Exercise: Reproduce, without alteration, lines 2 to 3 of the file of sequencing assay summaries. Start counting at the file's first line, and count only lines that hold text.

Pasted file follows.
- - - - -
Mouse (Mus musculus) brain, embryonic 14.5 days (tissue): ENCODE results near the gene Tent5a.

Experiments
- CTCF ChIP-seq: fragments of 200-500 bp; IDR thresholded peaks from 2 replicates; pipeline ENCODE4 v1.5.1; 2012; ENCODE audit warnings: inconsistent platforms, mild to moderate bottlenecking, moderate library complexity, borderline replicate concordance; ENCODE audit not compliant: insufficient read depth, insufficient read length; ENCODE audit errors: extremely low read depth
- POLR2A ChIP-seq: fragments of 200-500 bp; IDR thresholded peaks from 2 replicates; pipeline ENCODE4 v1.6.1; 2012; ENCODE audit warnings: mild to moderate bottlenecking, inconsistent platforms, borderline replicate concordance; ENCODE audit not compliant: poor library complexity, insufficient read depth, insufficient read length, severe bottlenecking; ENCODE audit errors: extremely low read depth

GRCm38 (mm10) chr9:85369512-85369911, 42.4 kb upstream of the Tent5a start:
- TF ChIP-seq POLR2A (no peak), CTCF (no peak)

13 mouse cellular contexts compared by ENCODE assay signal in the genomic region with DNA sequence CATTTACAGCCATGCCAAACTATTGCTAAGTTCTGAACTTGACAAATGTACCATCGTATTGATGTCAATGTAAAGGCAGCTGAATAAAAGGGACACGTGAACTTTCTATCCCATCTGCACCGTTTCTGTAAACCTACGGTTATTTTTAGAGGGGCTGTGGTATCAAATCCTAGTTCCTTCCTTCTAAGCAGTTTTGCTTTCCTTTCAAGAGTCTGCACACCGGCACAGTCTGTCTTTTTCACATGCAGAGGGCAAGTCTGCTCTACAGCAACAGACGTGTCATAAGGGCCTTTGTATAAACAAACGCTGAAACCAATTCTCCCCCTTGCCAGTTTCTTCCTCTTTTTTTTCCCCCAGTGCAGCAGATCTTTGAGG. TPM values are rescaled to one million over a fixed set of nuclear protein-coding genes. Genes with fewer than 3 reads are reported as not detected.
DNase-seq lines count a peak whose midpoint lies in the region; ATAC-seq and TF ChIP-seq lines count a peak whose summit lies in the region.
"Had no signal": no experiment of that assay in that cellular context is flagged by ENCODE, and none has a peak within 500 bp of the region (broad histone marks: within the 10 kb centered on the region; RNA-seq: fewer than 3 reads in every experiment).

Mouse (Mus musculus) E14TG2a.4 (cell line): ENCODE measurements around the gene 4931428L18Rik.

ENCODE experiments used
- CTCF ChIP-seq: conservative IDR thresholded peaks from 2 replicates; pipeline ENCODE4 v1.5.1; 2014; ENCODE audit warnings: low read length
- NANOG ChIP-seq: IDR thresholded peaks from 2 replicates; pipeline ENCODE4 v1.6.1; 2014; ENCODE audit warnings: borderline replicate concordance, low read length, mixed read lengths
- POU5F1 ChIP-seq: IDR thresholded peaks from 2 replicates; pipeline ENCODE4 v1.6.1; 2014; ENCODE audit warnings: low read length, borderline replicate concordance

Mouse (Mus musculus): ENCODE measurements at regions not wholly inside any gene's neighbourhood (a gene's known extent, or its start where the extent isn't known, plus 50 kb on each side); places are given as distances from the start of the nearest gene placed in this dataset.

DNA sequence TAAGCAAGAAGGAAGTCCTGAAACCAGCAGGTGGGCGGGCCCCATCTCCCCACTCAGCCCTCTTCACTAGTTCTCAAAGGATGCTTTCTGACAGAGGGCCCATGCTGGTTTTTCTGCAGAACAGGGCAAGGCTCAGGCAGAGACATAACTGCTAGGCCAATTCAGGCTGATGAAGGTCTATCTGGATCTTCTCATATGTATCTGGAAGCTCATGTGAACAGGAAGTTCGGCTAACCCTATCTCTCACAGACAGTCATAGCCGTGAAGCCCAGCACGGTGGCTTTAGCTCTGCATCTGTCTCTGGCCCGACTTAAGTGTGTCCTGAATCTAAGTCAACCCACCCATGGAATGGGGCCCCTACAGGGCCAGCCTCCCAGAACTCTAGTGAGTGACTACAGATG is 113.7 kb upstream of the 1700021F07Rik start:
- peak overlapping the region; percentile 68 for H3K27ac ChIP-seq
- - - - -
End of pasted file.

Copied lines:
Experiments
- CTCF ChIP-seq: fragments of 200-500 bp; IDR thresholded peaks from 2 replicates; pipeline ENCODE4 v1.5.1; 2012; ENCODE audit warnings: inconsistent platforms, mild to moderate bottlenecking, moderate library complexity, borderline replicate concordance; ENCODE audit not compliant: insufficient read depth, insufficient read length; ENCODE audit errors: extremely low read depth